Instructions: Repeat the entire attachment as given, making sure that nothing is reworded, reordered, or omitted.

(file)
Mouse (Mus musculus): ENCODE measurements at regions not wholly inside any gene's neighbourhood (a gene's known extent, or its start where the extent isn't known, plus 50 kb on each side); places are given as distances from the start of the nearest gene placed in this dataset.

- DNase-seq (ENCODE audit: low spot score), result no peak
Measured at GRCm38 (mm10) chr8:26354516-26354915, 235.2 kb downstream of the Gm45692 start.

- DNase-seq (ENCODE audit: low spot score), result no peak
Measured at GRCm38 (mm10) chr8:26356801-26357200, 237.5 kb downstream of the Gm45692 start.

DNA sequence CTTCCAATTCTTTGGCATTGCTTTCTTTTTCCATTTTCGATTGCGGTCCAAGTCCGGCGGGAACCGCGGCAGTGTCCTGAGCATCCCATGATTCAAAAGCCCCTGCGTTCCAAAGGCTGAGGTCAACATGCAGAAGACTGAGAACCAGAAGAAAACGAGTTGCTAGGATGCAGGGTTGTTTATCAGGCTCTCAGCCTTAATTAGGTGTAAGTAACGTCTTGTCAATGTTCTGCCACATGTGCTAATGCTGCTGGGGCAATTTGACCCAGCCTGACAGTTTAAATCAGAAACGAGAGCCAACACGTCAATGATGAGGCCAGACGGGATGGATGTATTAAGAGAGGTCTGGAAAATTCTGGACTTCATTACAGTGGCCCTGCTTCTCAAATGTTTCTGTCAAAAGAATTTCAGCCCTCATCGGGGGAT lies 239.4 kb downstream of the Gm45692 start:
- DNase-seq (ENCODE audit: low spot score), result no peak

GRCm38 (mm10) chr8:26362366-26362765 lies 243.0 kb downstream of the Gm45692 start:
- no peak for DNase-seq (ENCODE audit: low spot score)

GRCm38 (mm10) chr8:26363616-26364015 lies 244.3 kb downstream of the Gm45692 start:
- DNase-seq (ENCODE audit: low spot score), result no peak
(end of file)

Mouse (Mus musculus): ENCODE measurements at regions not wholly inside any gene's neighbourhood (a gene's known extent, or its start where the extent isn't known, plus 50 kb on each side); places are given as distances from the start of the nearest gene placed in this dataset.

- DNase-seq (ENCODE audit: low spot score), result no peak
Measured at GRCm38 (mm10) chr8:26354516-26354915, 235.2 kb downstream of the Gm45692 start.

- DNase-seq (ENCODE audit: low spot score), result no peak
Measured at GRCm38 (mm10) chr8:26356801-26357200, 237.5 kb downstream of the Gm45692 start.

DNA sequence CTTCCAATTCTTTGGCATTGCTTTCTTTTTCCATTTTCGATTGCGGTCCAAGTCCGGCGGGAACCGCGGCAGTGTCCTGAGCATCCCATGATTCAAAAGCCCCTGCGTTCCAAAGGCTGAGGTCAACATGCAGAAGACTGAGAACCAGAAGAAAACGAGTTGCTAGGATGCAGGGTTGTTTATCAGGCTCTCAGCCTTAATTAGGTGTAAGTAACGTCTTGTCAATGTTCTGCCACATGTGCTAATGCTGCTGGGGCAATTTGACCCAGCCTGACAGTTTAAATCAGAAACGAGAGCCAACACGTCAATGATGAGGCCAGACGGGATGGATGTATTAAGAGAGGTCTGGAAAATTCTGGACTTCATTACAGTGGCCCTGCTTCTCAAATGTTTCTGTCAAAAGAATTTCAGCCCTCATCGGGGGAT lies 239.4 kb downstream of the Gm45692 start:
- DNase-seq (ENCODE audit: low spot score), result no peak

GRCm38 (mm10) chr8:26362366-26362765 lies 243.0 kb downstream of the Gm45692 start:
- no peak for DNase-seq (ENCODE audit: low spot score)

GRCm38 (mm10) chr8:26363616-26364015 lies 244.3 kb downstream of the Gm45692 start:
- DNase-seq (ENCODE audit: low spot score), result no peak